2. Blessings to you! You will be able to inspire many young people in fields that they might avoid if the teacher is not passionate and excited about the topic! It takes a wise person to be willing to change their mind.

  3. Thank you for the article.. do Mennonite young people need to use the word “Butt” so freely???

    1. Well, before I posted it I asked my mom if it was okay, and she assured me that “butt” was certainly milder than some other words I could have used. 😀

  4. I have a Y chromosome, am Menno (sort of, ish), and would have cheered to see a female Menno engineer. But a female Menno passionate about teaching STEM is something I can emphatically affirm as well. 🙂

  5. “It was just something I was doing because it was there.” Is that necessarily wrong? Appreciated the article since I’ve completed one year towards a physics degree but am considering becoming more involved in a farm operation. On one hand I want to break the mold of “normal Mennonite,” but on the other hand I do feel as though I’m studying physics just because it’s there. (A shot of humility would probably do me good) I’ve also wondered how much one should rely on a job to find fulfillment in life.

  6. Oregon State University has a great Masters program in math and science education. It is a 10 month program that is fairly intensive, but it is also not too long.

  7. Your honesty is great! I really understand wanting to be something outside the box, and how hard it would be to abandon that- but you are wise to see that the course you’re on is not the best for you, admit that to yourself, and change your direction. All the best!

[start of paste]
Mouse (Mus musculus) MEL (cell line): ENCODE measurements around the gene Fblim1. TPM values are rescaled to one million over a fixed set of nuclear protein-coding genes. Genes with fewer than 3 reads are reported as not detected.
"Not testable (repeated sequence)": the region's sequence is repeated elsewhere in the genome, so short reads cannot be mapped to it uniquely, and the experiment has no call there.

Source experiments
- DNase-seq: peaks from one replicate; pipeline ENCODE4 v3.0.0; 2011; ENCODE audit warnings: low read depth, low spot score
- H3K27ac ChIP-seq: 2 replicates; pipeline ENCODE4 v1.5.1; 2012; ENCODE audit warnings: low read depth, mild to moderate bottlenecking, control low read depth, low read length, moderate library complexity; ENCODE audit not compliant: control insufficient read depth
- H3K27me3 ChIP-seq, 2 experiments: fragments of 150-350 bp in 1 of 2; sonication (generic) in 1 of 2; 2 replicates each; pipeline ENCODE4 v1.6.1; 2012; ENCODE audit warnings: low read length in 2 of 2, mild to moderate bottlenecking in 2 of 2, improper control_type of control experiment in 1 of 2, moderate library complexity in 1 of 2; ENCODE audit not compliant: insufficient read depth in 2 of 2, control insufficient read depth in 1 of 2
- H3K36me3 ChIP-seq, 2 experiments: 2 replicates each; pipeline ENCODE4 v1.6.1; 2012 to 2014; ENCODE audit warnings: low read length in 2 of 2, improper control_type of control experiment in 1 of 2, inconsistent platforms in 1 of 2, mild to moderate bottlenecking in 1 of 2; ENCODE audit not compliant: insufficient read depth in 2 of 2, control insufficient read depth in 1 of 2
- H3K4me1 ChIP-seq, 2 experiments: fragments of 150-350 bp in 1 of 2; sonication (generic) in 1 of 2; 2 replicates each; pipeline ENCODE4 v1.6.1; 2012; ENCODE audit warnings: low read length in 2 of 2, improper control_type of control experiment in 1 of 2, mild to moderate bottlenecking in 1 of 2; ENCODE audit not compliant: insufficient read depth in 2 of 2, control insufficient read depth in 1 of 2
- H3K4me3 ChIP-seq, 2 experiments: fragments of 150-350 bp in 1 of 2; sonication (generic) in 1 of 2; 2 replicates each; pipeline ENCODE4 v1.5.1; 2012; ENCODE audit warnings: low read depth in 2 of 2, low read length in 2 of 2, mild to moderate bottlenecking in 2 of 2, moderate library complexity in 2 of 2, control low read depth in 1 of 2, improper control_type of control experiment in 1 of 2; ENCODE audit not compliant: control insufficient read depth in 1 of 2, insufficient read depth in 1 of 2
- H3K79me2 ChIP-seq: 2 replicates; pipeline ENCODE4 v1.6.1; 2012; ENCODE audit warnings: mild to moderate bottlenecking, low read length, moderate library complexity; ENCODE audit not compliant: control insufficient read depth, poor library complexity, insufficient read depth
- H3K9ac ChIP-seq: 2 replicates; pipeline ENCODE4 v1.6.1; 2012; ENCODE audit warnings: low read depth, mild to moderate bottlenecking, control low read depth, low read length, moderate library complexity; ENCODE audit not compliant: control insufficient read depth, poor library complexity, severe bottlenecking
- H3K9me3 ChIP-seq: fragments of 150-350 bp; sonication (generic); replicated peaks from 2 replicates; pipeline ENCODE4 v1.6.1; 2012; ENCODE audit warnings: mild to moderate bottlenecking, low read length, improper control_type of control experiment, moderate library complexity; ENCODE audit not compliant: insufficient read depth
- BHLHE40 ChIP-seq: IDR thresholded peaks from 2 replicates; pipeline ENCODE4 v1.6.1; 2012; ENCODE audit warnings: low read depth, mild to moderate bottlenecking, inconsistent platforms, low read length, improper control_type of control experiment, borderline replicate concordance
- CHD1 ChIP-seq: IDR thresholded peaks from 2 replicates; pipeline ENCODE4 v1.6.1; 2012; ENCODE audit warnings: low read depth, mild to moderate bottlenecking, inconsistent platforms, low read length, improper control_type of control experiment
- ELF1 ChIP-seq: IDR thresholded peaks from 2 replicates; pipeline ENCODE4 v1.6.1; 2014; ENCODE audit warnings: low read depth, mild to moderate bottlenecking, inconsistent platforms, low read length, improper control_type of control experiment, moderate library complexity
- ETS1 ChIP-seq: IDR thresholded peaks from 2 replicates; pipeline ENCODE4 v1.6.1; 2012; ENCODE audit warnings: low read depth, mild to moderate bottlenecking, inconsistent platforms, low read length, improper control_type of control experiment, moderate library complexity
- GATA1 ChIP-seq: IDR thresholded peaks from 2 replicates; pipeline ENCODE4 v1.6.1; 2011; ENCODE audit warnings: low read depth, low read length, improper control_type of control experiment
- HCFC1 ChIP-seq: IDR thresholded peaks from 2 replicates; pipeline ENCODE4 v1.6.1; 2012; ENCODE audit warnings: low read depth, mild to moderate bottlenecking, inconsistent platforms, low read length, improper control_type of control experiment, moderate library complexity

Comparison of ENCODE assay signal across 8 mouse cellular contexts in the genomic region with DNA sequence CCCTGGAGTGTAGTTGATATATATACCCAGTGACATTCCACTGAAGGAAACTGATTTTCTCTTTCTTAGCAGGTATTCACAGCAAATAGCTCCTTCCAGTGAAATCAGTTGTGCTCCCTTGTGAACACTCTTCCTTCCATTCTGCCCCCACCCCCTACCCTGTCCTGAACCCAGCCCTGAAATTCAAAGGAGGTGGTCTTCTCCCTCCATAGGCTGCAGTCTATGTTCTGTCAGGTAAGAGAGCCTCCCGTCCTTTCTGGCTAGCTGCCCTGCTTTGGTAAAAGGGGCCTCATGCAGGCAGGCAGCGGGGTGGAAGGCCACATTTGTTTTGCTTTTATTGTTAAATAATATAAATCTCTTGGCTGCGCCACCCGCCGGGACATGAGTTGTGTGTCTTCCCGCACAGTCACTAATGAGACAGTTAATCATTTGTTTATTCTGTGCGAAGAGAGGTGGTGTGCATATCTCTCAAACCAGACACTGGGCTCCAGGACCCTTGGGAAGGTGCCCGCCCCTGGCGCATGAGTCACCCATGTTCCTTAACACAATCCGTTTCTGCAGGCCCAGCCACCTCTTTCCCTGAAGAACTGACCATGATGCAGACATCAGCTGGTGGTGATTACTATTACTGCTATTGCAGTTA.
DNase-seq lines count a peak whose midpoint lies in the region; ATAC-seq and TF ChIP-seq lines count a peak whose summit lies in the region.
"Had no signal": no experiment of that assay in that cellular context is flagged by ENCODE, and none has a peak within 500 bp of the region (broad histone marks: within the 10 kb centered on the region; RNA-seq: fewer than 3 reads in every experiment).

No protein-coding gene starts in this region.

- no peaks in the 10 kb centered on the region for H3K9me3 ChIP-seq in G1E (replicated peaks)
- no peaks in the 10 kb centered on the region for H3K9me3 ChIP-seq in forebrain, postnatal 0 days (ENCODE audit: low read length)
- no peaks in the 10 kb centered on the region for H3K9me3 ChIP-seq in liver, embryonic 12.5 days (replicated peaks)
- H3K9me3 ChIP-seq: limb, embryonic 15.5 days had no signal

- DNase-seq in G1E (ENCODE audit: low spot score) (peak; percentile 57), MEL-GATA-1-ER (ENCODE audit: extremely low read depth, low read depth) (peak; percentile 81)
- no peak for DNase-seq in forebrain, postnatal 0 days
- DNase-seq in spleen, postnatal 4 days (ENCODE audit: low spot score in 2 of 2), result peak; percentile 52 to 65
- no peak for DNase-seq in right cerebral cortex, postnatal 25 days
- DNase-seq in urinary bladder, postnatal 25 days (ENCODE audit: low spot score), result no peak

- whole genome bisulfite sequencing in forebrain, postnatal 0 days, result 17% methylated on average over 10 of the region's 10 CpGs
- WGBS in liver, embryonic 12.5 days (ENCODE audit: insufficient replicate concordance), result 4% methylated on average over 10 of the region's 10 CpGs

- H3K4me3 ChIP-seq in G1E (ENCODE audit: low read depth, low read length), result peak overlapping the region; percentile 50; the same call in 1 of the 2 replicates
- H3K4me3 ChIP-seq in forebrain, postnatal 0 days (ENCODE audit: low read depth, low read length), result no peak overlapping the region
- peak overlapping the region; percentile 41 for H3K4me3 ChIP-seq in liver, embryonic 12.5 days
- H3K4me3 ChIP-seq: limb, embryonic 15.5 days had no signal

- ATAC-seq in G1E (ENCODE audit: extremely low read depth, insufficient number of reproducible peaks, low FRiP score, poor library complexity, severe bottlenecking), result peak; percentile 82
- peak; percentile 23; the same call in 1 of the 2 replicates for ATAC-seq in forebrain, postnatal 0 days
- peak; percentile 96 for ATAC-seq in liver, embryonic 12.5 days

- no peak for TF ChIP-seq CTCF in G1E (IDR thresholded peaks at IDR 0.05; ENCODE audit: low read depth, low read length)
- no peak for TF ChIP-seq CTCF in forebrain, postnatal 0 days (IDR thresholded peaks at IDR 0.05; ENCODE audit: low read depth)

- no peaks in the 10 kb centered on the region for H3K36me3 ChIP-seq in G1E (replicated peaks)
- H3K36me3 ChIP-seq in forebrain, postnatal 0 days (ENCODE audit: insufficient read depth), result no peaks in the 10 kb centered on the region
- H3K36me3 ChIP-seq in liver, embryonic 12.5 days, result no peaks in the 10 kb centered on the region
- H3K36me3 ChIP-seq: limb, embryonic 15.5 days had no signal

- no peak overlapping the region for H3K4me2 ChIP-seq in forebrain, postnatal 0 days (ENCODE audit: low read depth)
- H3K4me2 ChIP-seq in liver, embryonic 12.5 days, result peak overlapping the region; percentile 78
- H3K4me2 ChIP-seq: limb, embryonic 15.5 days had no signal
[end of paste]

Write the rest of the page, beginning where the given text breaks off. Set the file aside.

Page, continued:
8. Congratulations. I applaud you, the world desperately needs more quality STEM teachers.
    I would encourage you to consider finishing out your engineering degree though. An engineering degree, especially ME or ChE, is an extremely flexible tool to have in your back pocket over the long haul and can launch you toward any number of careers including teaching.
    I have a good friend who got an ME and from there taught with Teach for America to get his master’s in education. Now he can teach or do other things as the opportunity presents.

  9. Sounds familiar.

    In high school, I had a conversation/Bible study with an older woman who stated all women should be nurses or teachers. I went home fuming…but that conversation actually led me to realize that my personality leans towards those nurturing fields. I’m now a teacher.

    The Mennonite Game Blog Directory (https://themennonitegame.com) is a simple list of blogs to help bloggers and readers connect. Would you be interested in adding your blog to the list?

    If you’re interested, you can fill out this form (http://goo.gl/forms/UnTbNnVaKaUKd4VN2) which asks for an affirmation of the ’63 Mennonite Confession of Faith, a square photo, and a blog description (50 words or less).

    You might also be interested in the facebook page where anyone can share their blog posts (www.facebook.com/groups/mennogame).

    Thanks for considering it! Tabitha